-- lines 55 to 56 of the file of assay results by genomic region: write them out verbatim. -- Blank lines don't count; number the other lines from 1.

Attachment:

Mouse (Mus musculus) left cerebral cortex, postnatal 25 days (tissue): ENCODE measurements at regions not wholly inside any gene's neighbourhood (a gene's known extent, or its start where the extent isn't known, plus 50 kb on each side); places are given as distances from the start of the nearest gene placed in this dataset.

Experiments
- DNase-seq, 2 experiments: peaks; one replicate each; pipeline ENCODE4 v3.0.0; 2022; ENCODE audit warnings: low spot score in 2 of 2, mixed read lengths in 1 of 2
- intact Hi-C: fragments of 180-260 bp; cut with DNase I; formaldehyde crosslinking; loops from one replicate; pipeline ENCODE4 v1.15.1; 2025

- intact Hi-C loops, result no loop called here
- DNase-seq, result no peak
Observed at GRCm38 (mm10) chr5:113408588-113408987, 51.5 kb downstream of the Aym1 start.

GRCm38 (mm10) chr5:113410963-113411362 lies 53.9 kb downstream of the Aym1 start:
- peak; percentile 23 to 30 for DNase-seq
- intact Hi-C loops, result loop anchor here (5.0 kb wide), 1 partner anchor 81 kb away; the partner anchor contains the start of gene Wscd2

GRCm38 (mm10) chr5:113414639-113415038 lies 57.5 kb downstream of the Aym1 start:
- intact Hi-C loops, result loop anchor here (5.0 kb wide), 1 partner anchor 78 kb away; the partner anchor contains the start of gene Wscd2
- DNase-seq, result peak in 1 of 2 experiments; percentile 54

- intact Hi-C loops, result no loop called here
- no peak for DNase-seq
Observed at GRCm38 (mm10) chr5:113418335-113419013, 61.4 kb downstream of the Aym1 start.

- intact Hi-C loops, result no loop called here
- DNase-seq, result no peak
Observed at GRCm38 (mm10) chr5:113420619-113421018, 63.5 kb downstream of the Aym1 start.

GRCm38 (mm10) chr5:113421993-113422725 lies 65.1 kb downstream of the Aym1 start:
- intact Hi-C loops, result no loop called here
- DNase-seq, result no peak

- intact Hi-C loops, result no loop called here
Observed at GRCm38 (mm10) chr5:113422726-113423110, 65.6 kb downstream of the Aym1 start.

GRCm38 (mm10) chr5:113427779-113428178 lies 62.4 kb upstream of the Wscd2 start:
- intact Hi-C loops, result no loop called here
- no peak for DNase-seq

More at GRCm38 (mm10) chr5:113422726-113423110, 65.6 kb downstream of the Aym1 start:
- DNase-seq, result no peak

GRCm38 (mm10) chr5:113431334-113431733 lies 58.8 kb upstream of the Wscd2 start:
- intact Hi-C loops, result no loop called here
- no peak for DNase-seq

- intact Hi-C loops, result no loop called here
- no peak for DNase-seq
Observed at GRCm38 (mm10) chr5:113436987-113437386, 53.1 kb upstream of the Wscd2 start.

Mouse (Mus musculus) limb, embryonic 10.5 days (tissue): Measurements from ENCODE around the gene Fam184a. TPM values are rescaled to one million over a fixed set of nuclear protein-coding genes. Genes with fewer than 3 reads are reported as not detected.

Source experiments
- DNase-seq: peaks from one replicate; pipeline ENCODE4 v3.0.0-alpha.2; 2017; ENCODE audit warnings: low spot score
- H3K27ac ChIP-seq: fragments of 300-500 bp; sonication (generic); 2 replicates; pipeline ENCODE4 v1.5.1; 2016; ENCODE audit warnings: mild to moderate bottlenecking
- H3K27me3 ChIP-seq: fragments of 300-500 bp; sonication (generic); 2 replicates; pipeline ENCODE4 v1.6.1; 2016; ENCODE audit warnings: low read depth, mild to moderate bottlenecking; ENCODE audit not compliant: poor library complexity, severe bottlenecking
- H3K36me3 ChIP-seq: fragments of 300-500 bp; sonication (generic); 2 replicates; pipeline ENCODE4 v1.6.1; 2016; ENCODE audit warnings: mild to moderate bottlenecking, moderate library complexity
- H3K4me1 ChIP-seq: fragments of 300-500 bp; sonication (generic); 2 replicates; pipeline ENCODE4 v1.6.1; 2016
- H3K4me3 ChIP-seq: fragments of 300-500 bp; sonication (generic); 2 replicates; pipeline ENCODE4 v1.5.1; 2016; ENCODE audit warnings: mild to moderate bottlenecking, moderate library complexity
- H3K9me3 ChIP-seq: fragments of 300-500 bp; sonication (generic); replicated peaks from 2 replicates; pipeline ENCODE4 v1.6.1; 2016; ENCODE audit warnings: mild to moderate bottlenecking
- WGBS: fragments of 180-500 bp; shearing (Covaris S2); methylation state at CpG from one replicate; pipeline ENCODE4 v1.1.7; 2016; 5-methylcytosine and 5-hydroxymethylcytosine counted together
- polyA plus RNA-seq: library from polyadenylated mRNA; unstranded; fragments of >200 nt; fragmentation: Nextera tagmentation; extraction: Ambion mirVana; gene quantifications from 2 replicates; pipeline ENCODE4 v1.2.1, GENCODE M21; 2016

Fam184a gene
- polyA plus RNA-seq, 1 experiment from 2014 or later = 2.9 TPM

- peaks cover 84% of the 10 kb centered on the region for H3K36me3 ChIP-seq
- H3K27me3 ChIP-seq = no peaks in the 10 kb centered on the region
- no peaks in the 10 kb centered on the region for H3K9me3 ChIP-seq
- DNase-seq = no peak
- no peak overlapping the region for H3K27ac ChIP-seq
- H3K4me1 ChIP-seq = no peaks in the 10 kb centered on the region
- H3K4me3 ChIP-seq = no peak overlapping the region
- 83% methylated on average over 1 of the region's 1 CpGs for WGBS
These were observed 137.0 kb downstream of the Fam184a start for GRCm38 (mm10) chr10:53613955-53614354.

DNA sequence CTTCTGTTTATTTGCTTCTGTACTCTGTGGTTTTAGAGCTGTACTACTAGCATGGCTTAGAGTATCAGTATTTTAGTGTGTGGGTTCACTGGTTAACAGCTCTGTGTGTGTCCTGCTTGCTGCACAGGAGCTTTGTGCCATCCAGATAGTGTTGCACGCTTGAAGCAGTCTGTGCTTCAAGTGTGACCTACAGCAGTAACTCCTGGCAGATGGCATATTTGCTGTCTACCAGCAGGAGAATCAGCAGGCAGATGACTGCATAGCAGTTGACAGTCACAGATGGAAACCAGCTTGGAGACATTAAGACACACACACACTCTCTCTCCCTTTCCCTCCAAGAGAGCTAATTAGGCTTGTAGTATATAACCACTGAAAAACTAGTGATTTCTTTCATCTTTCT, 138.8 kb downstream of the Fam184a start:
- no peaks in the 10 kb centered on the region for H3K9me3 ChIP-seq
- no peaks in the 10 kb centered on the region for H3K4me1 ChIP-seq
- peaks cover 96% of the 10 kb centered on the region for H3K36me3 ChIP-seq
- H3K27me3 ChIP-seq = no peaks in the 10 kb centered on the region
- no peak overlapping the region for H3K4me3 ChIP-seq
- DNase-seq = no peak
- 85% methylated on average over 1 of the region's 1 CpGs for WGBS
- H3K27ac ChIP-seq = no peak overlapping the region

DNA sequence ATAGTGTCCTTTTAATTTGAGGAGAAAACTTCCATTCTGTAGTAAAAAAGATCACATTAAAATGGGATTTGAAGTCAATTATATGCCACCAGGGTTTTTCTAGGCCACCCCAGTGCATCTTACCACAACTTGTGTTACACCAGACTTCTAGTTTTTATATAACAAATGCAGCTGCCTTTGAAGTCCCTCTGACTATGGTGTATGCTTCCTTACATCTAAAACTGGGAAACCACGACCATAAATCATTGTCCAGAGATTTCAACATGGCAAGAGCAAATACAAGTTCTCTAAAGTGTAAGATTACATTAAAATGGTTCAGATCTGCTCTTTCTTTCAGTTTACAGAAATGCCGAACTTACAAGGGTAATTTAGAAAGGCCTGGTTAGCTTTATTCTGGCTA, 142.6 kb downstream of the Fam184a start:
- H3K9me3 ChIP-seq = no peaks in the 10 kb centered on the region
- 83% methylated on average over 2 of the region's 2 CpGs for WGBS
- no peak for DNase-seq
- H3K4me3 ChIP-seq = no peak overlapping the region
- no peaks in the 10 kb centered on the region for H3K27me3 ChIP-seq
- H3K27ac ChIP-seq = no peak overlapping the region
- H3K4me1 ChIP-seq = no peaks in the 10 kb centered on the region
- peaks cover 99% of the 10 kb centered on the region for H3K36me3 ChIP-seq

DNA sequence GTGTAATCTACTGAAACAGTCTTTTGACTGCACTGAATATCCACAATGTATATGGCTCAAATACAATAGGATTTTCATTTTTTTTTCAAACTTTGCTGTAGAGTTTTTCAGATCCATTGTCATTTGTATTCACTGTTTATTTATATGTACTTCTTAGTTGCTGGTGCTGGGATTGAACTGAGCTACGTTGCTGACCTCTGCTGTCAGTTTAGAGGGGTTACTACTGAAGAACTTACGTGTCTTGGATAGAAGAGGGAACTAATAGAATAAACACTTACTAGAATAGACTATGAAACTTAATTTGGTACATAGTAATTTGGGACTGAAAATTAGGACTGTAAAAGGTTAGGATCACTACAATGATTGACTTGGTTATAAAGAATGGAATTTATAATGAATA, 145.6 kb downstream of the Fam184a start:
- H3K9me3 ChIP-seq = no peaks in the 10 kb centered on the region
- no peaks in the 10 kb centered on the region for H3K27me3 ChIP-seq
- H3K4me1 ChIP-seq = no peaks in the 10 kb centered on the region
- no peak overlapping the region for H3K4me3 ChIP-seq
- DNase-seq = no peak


- H3K4me3 ChIP-seq = no peak overlapping the region
- 83% methylated on average over 1 of the region's 1 CpGs for WGBS